Cell Stress, Vol. 6, No. 11, pp. 89 - 92; doi: 10.15698/cst2022.11.273

Unraveling the surface proteomic profile of multiple myeloma to reveal new immunotherapeutic targets and markers of drug resistance

Bonell Patiño-Escobar1, Ian D. Ferguson1,2, Arun P. Wiita1,3,4

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    1 Dept. of Laboratory Medicine, University of California, San Francisco, CA, USA.

    2 Program in Cancer Biology, Stanford University School of Medicine, CA, USA.

    3 Dept. of Bioengineering and Therapeutic Sciences, University of California, San Francisco, CA, USA.

    4 Chan Zuckerberg Biohub, San Francisco, CA, USA.

Keywords: myeloma, immunotherapy, proteomics, surfaceome, drug resistance, CAR-T.
Received originally: 31/08/2022 Accepted: 09/09/2022 Published: 13/10/2022

Arun P. Wiita, Department of Laboratory Medicine, University of California, San Francisco, CA, USA; Arun.Wiita@ucsf.edu

Conflict of interest statement:

A.P.W. is a member of the scientific advisory board and equity holder in Indapta Therapeutics, and his laboratory has received research funding from Genentech. The other authors declare no relevant conflicts of interest.
Please cite this article as: Bonell Patiño-Escobar, Ian D. Ferguson, Arun P. Wiita (2022). Unraveling the surface proteomic profile of multiple myeloma to reveal new immunotherapeutic targets and markers of drug resistance. Cell Stress 6(11): 89-92. doi: 10.15698/cst2022.11.273

The cell surface proteome (“surfaceome”) serves as the interface between diseased cells and their local microenvironment. In cancer, this compartment is critical not only for defining tumor biology but also serves as a rich source of potential therapeutic targets and diagnostic markers. Recently, we profiled the surfaceome of the blood cancer multiple myeloma, an incurable plasma cell malignancy. While available small molecule agents can drive initial remissions in myeloma, resistance inevitably occurs. Several new classes of immunotherapies targeting myeloma surface antigens, including antibody therapeutics and chimeric antigen receptor (CAR) T-cells, can further prolong survival. However, new approaches are still needed for those who relapse. We thus applied the glycoprotein cell surface capture (CSC) methodology to panel of multiple myeloma cell lines, identifying key surface protein features of malignant plasma cells. We characterized the most abundant surface proteins on plasma cells, nominating CD48 as a high-density antigen favorable for a possible avidity-based strategy to enhance CAR-T efficacy. After chronic resistance to proteasome inhibitors, a first-line therapy, we found significant alterations in the surface profile of myeloma cells, including down-regulation of CD50, CD361/EVI2B, and CD53, while resistance to another first-line therapy, lenalidomide, drove increases in CD33 and CD45/PTPRC. In contrast, short-term treatment with lenalidomide led to upregulation of the surface antigen MUC-1, thereby enhancing efficacy of MUC-1 targeting CAR-T cells. Integrating our proteomics data with available transcriptome datasets, we developed a scoring system to rank potential standalone immunotherapy targets. Novel targets of interest included CCR10, TXNDC11, and LILRB4. We developed proof-of-principle CAR-T cells versus CCR10 using its natural ligand, CCL27, as an antigen recognition domain. Finally, we developed a “miniaturized” version of the CSC methodology and applied it to primary myeloma patient specimens. Overall, our work creates a unique resource for the myeloma community. This study also supports unbiased surface proteomic profiling as a fruitful strategy for identifying new therapeutic targets and markers of drug resistance, that could have utility in improving myeloma patient outcomes. Similar approaches could be readily applied to additional tumor types or even models/tissues derived from other diseases.

The armamentarium of myeloma therapies has dramatically expanded over the past two decades. Treatments now available include proteasome inhibitors, immunomodulatory agents (thalidomide analogs), surface antigen targeted immunotherapies (monoclonal antibodies, antibody-drug conjugates, bispecific antibodies, and CAR-T cells), and more. While median survival post-diagnosis has increased from less than 2 years to nearly 10 years during this time, myeloma still unfortunately remains incurable. Myeloma patients with relapsed/refractory disease, and particularly those relapsing after current immunotherapies, continue to present a critical unmet need.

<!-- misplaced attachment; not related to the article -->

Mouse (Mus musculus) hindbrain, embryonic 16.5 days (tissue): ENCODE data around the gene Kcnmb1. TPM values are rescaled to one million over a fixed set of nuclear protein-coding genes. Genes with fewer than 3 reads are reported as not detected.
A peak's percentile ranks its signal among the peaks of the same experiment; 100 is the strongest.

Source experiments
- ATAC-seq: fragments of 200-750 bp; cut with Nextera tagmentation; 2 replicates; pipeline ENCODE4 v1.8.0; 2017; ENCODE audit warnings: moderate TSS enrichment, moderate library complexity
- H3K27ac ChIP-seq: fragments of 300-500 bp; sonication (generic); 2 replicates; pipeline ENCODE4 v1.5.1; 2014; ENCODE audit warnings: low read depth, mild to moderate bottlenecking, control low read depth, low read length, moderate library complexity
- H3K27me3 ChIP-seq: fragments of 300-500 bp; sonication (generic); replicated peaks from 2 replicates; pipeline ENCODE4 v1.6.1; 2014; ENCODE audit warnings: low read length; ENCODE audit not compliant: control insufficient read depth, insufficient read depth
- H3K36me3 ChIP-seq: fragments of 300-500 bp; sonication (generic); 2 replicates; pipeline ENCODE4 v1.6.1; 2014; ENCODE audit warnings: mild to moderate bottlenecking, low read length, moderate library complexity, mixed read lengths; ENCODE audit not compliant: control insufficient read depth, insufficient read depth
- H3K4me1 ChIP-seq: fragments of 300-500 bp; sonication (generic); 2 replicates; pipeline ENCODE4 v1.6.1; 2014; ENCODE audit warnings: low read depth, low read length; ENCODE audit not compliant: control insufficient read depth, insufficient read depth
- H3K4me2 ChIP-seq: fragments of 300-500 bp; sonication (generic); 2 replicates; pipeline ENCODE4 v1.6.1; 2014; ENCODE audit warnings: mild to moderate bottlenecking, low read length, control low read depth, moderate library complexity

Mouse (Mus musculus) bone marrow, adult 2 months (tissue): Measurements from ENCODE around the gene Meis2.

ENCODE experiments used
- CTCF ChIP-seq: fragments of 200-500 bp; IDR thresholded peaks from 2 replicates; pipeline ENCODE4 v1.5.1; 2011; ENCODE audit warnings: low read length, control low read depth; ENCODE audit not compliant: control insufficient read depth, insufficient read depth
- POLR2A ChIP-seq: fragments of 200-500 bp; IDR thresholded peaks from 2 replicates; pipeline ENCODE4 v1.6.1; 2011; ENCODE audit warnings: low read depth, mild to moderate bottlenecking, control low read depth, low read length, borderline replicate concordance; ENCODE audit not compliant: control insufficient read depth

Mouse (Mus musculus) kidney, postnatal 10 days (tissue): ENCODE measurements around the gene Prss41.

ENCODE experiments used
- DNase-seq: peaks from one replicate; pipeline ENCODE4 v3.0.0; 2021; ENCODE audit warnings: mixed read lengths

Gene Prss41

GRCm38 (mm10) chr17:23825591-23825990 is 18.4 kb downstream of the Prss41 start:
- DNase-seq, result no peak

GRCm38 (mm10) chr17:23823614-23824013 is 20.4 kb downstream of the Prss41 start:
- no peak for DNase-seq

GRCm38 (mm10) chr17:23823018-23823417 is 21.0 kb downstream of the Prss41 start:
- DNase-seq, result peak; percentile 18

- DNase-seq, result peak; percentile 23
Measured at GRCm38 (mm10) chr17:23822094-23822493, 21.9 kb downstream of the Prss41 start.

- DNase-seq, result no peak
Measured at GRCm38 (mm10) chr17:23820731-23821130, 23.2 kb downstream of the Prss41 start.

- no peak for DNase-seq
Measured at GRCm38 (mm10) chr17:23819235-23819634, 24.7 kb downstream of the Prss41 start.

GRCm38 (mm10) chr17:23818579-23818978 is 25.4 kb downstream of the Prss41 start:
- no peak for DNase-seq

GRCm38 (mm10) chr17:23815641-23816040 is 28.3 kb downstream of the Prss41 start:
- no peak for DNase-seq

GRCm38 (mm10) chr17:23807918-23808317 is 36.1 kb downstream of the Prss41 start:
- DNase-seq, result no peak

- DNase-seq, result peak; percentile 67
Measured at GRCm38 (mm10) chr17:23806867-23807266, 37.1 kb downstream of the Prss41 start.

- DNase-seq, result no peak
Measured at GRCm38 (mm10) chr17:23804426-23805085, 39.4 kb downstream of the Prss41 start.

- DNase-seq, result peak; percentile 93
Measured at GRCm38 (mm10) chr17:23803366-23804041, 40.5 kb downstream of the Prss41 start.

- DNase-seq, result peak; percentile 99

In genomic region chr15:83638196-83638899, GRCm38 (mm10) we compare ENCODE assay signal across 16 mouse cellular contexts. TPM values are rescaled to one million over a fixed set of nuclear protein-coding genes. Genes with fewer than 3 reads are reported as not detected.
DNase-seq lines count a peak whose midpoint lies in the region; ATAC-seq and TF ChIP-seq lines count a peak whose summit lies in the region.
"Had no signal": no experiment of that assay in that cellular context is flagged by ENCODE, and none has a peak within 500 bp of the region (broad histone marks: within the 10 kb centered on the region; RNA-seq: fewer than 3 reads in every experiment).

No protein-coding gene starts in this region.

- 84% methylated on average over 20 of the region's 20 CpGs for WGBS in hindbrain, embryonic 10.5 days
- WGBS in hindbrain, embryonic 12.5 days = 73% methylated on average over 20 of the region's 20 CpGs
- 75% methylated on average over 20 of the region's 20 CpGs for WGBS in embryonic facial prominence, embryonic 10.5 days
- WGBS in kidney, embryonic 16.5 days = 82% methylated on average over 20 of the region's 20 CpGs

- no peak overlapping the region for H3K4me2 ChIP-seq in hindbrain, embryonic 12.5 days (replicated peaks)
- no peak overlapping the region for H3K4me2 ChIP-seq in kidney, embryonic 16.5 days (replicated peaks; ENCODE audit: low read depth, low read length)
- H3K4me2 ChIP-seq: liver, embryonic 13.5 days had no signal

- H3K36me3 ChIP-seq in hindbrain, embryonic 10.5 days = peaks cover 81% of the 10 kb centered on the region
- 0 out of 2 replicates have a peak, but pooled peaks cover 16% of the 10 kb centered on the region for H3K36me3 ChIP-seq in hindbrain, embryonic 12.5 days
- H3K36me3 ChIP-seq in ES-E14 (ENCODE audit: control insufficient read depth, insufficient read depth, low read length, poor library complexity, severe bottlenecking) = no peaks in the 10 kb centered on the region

To address this problem, several groups have analyzed transcriptome datasets to identify new myeloma immunotherapy targets. However, in general, transcriptome abundance may only weakly correlate with surface protein abundance. Thus, mRNA-only target discovery efforts provide only an incomplete picture of the “surfaceome”. In contrast, flow cytometry or mass cytometry/CYTOF are powerful techniques to directly measure protein abundance at the tumor cell surface. However, these methods are limited to a maximum of ~40 previously-known antigens and require available high-quality antibodies. Therefore, these protein-level approaches are not appropriate for discovery of novel targets.

To overcome these limitations, our group utilizes the strategy of relatively unbiased cell surface proteomics by mass spectrometry. Our modified glycoprotein cell surface capture (CSC) method first involves using cell-impermeant reagents to oxidize and biotinylate cell surface N-linked glycoproteins on live cell. This surface protein labeling is followed by enrichment on streptavidin beads and on-bead proteolysis to process samples to peptides as needed for mass spectrometry. In our work, we first applied this strategy to four different myeloma cell line models (KMS-12PE, AMO1, RPMI-8226, L363), using inputs of ~30e6 cells per replicate. Across lines, we identified 1245 proteins annotated as membrane-bound in Uniprot, of which 530 are localized to the cell surface with high confidence. Validating our strategy, we identified nearly all known canonical diagnostic markers and immunotherapeutic targets in myeloma, including BCMA, CD138/SDC1, CD38, CD56, SLAMF7/CS-1, CD46, Integrin-b7 (ITGB7), CD74/HLA-DR, TACI, CD48/ SLAMF2, and LY9/CD229. These initial findings already expand the known universe of myeloma cell surface antigens.

To delve into this resource, we first analyzed our proteomic data to identify the most abundant proteins present on the myeloma plasma cell surface. Based on the intensity of mass spectrometric signal, we identified the most abundant proteins as 4F2 (encoded by SLC3A2 gene) and LAT1 (SLC7A5), which comprise the heterodimeric large neutral amino acid transporter CD98. This finding emphasizes the centrality of protein metabolic requirements for plasma cell survival. Other high abundance proteins were related to maintaining cellular homeostasis or cellular signaling (Fig. 1). These data provide the first insight into the proteins that most predominate on the myeloma surface proteomic landscape and suggest key nodes of myeloma plasma cell biology.